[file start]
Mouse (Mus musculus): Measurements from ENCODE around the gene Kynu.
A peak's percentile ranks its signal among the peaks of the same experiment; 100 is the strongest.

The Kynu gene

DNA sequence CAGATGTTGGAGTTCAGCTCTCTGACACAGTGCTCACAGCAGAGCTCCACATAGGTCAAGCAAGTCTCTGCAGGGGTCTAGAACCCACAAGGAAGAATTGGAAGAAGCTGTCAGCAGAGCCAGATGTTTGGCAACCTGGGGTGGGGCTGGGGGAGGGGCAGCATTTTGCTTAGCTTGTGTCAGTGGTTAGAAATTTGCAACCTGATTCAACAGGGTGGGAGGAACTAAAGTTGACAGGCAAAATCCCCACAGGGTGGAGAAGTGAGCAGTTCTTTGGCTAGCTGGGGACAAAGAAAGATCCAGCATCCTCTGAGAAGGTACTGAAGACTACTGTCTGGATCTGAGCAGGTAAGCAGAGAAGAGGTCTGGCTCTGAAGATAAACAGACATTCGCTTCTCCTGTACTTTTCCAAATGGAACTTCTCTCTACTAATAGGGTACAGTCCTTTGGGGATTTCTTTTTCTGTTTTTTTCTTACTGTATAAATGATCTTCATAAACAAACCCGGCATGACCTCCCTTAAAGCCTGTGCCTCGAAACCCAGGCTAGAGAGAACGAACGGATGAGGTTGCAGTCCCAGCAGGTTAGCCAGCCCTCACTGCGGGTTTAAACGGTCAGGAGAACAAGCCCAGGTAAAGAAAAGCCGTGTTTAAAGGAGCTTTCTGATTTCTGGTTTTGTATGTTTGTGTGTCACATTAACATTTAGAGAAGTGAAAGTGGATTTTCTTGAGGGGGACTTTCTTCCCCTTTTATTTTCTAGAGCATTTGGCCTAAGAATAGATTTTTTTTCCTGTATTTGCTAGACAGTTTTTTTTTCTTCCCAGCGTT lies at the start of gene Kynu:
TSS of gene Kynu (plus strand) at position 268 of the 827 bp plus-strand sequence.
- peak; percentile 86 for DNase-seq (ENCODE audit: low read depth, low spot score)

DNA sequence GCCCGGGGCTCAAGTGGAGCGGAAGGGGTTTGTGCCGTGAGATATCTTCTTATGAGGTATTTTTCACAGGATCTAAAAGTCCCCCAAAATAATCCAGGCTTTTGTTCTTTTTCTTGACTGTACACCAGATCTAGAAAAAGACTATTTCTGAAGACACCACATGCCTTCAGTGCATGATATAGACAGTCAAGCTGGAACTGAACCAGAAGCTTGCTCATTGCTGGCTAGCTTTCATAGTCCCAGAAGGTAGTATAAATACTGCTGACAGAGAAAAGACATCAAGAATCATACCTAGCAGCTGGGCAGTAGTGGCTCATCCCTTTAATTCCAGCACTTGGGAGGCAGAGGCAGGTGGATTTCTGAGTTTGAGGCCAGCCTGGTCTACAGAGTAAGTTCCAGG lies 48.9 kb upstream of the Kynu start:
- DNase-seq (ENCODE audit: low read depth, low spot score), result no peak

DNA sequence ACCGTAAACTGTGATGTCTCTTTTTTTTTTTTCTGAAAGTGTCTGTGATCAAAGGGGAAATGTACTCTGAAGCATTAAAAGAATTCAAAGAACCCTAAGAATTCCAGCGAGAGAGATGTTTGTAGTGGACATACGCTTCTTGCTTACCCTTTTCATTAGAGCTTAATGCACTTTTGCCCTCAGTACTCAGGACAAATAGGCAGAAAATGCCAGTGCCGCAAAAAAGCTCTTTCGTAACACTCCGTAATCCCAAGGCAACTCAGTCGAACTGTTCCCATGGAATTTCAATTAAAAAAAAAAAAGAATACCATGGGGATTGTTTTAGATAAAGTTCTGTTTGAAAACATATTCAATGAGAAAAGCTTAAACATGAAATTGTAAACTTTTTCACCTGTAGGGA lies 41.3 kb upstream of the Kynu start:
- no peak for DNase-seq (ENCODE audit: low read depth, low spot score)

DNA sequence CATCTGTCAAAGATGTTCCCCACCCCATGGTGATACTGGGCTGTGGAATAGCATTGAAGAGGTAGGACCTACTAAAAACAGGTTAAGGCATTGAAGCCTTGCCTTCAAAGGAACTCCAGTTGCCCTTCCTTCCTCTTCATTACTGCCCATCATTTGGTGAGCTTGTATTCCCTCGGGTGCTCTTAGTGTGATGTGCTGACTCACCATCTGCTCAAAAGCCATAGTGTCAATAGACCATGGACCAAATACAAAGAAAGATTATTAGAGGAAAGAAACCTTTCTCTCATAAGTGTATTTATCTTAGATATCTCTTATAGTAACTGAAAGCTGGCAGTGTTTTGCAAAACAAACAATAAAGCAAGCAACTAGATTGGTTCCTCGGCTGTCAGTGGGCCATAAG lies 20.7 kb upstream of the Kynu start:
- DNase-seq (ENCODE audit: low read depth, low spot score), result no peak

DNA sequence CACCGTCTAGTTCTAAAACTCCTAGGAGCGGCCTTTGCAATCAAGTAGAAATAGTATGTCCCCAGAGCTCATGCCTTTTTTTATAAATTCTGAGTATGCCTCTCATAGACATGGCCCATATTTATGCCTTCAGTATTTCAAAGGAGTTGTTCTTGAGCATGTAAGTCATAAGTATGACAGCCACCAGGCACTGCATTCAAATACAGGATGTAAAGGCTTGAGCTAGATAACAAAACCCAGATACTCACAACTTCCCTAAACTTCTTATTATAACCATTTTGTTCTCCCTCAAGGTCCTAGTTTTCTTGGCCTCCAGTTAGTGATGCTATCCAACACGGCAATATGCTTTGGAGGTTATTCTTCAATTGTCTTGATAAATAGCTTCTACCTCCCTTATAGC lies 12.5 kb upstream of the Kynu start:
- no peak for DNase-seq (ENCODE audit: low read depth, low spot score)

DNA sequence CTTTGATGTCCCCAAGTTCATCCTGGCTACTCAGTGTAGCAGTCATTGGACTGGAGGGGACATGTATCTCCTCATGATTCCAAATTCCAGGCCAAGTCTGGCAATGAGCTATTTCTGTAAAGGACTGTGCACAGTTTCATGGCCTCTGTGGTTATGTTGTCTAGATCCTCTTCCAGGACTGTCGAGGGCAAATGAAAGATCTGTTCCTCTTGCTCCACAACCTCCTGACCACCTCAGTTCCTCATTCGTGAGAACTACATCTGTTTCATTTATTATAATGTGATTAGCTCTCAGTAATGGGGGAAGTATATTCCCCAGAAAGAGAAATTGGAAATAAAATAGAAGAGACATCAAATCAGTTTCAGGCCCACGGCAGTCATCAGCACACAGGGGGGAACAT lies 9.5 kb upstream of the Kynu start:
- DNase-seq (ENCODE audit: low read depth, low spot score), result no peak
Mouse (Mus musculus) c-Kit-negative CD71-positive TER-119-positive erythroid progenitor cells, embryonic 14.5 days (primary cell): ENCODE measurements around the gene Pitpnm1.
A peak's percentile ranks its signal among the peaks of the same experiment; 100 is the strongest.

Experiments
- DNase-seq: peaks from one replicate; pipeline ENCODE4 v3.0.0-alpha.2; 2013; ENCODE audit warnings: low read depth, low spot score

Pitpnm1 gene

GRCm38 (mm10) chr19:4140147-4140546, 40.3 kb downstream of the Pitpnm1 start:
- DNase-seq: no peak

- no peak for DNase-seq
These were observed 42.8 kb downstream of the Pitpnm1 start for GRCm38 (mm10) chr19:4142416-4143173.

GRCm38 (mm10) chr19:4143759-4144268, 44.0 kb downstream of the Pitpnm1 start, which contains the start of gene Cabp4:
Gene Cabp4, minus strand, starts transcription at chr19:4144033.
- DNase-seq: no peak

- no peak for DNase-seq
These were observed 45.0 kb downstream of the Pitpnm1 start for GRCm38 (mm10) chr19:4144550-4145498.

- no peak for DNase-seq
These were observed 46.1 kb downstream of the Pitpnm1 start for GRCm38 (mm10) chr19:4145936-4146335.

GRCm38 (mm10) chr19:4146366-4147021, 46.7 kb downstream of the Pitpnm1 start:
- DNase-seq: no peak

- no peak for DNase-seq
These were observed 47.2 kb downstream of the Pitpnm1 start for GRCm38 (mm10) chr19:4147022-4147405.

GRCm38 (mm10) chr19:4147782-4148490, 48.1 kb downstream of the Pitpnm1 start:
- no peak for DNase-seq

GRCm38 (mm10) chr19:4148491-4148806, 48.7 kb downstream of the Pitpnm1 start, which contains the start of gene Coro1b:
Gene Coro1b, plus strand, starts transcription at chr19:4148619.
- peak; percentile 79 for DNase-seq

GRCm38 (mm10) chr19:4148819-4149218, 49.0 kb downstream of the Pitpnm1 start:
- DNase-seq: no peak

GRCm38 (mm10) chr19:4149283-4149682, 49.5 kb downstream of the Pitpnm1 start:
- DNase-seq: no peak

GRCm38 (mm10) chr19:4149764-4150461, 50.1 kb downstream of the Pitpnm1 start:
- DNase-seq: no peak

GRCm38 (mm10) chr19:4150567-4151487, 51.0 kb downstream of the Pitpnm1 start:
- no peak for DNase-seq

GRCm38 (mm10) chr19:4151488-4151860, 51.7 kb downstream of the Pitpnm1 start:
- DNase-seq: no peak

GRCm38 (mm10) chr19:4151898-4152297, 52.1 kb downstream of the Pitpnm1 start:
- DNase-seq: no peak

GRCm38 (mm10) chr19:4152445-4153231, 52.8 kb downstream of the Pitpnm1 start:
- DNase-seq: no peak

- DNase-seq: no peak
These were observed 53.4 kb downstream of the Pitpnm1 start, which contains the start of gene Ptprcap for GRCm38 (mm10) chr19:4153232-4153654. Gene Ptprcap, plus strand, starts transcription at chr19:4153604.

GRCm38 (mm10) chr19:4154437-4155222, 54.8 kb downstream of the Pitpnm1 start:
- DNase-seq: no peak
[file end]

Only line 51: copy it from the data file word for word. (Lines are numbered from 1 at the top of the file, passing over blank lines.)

- DNase-seq: no peak